Bridging the learning gap: political conversations with immigrant elders
Political conversations are never easy, especially when these conversations cross generations. They become even more difficult when the older generation has an entirely different background and upbringing than you, leading to many gaps in understanding. It’s normal for accepted political beliefs to change across time, with each younger generation becoming more and more progressive than the last.
Many children of immigrants like me often struggle seeing eye to eye with our parents, especially when it comes to politics. These tensions only increase as we get closer to elections, particularly ones as contested as they have been in recent times. While we tend to assume that all people of color lean left due to the general acceptability of different identities on the left side of the political spectrum, many of our parents’ ideas stray more to the right.
The “Howdy Modi” spectacle in 2019 drove home the significant parallels between Indian Prime Minister Narendra Modi and Donald Trump, making many of us recognize the clear connections between Modi’s and Trump’s agendas, despite them catering to different populations. Modi’s ideals, backed by his Bharatiya Janata Party, reflect the positions of Hindu nationalism. Parallel in the United States, Donald Trump’s commentary has sparked passion amongst those who identify as white nationalists. While these two leaders may be different in their race, religion and geographic region, their platforms serve the purpose of benefiting the powerful majority in their respective countries. While many of our Hindu parents are quick to criticize Trump’s administration for their lack of acceptance of minority populations, they continue to applaud Modi’s agenda without recognizing that the two are more similar than we think. Having these critical conversations about the harms of Modi’s agenda leads to a great deal of frustration, especially since many of us are made to feel like we cannot have an opinion, since we ourselves did not grow up in India.
Even for those of us whose parents lean more liberal than other immigrant parents, interesting conversations do come up from time to time. During the 2018 midterm elections, the question of whether recreational marijuana should be legalized in Michigan was on the ballot. Me being a self-identified “woke” college student voted in favor of legalization without a doubt; however, to my parents, this was against the question. They thought I was joking when I said I voted for it, unable to see through the divide that separates this generation’s progressive mindset from the more established, slightly more conservative mindset of a South Asian parent.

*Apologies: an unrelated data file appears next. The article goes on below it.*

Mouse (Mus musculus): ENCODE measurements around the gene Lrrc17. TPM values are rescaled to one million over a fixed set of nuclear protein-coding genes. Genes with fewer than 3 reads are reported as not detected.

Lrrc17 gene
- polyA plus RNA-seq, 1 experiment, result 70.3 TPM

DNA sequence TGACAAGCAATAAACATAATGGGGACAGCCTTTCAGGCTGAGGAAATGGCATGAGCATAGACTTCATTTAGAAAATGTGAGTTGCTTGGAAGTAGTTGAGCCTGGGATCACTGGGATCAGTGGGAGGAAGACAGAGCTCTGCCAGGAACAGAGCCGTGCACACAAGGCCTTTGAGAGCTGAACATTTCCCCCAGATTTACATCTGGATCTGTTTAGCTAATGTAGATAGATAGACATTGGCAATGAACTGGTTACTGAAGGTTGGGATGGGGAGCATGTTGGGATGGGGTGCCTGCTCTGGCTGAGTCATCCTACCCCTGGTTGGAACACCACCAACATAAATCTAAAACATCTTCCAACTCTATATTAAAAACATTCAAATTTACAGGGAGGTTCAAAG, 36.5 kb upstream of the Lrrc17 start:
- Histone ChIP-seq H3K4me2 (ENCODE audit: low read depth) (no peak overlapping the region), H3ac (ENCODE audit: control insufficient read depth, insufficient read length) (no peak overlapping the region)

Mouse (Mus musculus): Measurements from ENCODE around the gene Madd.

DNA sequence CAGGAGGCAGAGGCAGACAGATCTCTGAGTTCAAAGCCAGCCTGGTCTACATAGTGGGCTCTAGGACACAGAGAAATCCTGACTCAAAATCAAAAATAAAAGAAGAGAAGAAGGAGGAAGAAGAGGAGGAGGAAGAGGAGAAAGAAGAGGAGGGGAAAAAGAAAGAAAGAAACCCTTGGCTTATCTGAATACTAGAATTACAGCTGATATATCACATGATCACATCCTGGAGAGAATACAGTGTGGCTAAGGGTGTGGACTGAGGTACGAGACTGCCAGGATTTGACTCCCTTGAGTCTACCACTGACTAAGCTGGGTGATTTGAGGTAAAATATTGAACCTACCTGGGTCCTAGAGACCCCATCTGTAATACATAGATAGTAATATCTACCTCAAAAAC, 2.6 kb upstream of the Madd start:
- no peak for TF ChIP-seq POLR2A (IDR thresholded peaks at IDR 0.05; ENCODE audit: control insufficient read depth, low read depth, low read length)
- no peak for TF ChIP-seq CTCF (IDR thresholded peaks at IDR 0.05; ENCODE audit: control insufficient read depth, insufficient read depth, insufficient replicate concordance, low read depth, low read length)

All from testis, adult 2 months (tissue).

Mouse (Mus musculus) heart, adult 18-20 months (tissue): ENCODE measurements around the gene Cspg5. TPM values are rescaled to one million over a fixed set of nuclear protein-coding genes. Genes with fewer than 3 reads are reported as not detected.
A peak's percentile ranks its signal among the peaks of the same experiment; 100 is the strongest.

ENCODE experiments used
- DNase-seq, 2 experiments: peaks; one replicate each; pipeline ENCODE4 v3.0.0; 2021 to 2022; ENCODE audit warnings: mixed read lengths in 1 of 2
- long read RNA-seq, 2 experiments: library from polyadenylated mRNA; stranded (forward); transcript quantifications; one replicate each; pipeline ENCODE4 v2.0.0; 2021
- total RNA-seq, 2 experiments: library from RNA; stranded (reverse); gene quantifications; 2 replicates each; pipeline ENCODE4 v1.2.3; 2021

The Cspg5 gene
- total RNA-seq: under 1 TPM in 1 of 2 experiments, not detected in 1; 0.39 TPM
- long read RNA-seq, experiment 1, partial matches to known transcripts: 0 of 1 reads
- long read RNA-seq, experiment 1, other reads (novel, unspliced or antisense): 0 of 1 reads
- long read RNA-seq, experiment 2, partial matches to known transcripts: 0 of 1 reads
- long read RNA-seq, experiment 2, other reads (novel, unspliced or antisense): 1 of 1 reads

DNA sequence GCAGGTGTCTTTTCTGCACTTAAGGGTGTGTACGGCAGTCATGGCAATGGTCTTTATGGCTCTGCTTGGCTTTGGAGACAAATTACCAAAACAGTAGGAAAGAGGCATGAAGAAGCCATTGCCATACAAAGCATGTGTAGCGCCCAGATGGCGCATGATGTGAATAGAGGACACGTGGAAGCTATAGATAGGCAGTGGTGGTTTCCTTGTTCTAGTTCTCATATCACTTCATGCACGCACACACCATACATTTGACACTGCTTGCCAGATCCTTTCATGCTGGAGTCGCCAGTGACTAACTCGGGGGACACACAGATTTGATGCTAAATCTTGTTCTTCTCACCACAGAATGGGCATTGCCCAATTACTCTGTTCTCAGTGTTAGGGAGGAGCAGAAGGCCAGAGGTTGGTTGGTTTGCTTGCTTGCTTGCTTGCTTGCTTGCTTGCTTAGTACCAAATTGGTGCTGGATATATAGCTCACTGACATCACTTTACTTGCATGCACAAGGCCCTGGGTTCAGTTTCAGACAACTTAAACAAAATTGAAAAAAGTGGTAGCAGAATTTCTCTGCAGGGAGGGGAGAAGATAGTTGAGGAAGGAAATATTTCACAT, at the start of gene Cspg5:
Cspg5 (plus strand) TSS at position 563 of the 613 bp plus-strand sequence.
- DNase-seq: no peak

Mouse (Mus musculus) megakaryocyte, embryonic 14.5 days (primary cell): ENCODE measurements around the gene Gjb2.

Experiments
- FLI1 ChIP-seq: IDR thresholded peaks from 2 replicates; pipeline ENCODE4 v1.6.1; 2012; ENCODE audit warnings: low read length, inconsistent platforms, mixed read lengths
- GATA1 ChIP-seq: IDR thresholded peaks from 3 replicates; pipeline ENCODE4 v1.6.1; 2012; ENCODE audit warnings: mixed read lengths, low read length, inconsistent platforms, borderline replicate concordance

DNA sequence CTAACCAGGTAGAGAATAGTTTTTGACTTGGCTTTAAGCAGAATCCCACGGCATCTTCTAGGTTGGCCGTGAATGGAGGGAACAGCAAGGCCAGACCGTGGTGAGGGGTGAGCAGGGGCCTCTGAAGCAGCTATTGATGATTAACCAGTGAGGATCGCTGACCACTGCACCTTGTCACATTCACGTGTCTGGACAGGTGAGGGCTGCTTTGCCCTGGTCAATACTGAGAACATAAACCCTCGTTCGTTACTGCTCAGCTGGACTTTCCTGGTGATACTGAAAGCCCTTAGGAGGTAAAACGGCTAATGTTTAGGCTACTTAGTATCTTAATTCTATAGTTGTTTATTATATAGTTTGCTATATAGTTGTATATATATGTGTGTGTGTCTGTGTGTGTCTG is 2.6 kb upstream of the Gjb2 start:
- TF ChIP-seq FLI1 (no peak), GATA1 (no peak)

I’m not entirely sure how these conversations can become more constructive, yet I recognize the need to do so when each election is getting more and more integral to our health and wellbeing each year. This year, we’re seeing basic public health concerns becoming a political mess when they should be guaranteed equitably to all people, and the presence of systemic racism is more prevalent than ever. As minority populations and first or second generation Americans, we have a special stake in this election, particularly when it comes to health outcomes. As voting citizens of this country, we need to be empathizing with people of all identities to push for the most equitable outcomes for our population. I understand that for many of our parents who grew up in communities where everyone was essentially the same (i.e. my Bengali parents pretty much only had Bengali classmates), it’s difficult to see things from other racial and religious identities’ point of view.
While I believe it’s important to show due respect to our elders, we must learn from one another, particularly when our upbringings are so vastly different from our parents’. For example, when my dad questions why Blackface is problematic (after reading about the Justin Trudeau scandal), I try my best to engage in a conversation that recognizes the gaps in experience that lead me to understand the situation better than him and move forward from there. While it’s frustrating, sometimes being understanding rather than confrontational is the most effective way to reach our parents. We need to understand that sometimes our parents just aren’t aware of many of the political issues on the table, usually getting most of their information from Facebook or WhatsApp threads. Having these conversations with the intent to educate rather than to attack and criticize our parents can be the most beneficial approach to doing our part to push for change in this political system.
The past few months have been a wake up call for many Americans, and I believe it is up to us as the children of immigrants to have those difficult conversations when it comes to political activism. Even though this presidential election cycle is over, the process of change in this country is just beginning. With immigrants making up an increasing portion of our country’s population, it’s imperative that the political engagement from this community comes from an informed mindset. We as their children have a responsibility to be at the forefront of this movement.